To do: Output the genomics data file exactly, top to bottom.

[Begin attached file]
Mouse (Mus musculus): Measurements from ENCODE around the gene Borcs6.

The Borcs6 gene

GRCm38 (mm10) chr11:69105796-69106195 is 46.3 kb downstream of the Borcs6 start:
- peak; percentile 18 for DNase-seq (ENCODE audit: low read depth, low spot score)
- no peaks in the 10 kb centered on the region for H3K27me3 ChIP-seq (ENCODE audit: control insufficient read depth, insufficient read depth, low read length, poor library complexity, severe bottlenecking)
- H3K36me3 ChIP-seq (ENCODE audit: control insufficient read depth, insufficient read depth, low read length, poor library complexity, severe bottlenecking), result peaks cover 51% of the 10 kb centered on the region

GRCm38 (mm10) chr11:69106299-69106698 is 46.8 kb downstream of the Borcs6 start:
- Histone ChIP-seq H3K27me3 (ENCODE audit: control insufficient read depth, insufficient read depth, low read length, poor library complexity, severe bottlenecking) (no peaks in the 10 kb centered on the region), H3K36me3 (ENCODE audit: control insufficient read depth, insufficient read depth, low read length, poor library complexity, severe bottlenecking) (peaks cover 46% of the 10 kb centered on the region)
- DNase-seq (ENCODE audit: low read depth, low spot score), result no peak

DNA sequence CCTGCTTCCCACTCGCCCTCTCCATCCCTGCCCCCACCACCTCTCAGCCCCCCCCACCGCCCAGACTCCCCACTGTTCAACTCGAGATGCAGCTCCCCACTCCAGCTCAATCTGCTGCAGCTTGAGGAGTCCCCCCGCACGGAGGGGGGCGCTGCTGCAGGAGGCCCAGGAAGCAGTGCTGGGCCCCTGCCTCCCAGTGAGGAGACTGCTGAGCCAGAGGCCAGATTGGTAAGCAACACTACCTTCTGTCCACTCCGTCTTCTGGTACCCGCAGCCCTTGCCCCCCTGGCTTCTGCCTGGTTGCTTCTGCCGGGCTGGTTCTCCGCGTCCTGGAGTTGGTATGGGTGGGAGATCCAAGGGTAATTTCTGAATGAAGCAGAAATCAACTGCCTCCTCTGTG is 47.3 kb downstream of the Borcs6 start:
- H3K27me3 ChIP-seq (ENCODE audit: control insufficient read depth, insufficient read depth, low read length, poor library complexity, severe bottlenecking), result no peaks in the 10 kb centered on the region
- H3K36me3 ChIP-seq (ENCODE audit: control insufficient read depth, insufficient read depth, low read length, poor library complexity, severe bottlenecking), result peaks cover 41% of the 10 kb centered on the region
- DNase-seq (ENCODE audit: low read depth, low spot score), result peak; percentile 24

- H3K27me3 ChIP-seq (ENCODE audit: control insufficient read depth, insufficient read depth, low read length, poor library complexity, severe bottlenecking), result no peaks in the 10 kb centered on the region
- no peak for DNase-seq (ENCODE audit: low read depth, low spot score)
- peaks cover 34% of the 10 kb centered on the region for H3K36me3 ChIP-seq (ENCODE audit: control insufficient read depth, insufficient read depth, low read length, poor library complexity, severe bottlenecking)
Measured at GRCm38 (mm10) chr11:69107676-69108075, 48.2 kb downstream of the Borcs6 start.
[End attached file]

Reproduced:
Mouse (Mus musculus): Measurements from ENCODE around the gene Borcs6.

The Borcs6 gene

GRCm38 (mm10) chr11:69105796-69106195 is 46.3 kb downstream of the Borcs6 start:
- peak; percentile 18 for DNase-seq (ENCODE audit: low read depth, low spot score)
- no peaks in the 10 kb centered on the region for H3K27me3 ChIP-seq (ENCODE audit: control insufficient read depth, insufficient read depth, low read length, poor library complexity, severe bottlenecking)
- H3K36me3 ChIP-seq (ENCODE audit: control insufficient read depth, insufficient read depth, low read length, poor library complexity, severe bottlenecking), result peaks cover 51% of the 10 kb centered on the region

GRCm38 (mm10) chr11:69106299-69106698 is 46.8 kb downstream of the Borcs6 start:
- Histone ChIP-seq H3K27me3 (ENCODE audit: control insufficient read depth, insufficient read depth, low read length, poor library complexity, severe bottlenecking) (no peaks in the 10 kb centered on the region), H3K36me3 (ENCODE audit: control insufficient read depth, insufficient read depth, low read length, poor library complexity, severe bottlenecking) (peaks cover 46% of the 10 kb centered on the region)
- DNase-seq (ENCODE audit: low read depth, low spot score), result no peak

DNA sequence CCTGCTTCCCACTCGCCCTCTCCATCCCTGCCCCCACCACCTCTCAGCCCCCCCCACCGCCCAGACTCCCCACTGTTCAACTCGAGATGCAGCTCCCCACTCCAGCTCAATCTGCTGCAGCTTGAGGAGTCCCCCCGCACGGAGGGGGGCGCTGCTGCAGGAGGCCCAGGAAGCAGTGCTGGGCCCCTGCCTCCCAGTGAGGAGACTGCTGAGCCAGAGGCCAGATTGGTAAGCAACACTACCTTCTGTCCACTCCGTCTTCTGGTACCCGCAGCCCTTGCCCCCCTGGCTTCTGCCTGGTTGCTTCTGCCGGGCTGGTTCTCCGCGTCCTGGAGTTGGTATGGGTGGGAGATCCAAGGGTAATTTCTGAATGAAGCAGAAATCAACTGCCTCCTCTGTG is 47.3 kb downstream of the Borcs6 start:
- H3K27me3 ChIP-seq (ENCODE audit: control insufficient read depth, insufficient read depth, low read length, poor library complexity, severe bottlenecking), result no peaks in the 10 kb centered on the region
- H3K36me3 ChIP-seq (ENCODE audit: control insufficient read depth, insufficient read depth, low read length, poor library complexity, severe bottlenecking), result peaks cover 41% of the 10 kb centered on the region
- DNase-seq (ENCODE audit: low read depth, low spot score), result peak; percentile 24

- H3K27me3 ChIP-seq (ENCODE audit: control insufficient read depth, insufficient read depth, low read length, poor library complexity, severe bottlenecking), result no peaks in the 10 kb centered on the region
- no peak for DNase-seq (ENCODE audit: low read depth, low spot score)
- peaks cover 34% of the 10 kb centered on the region for H3K36me3 ChIP-seq (ENCODE audit: control insufficient read depth, insufficient read depth, low read length, poor library complexity, severe bottlenecking)
Measured at GRCm38 (mm10) chr11:69107676-69108075, 48.2 kb downstream of the Borcs6 start.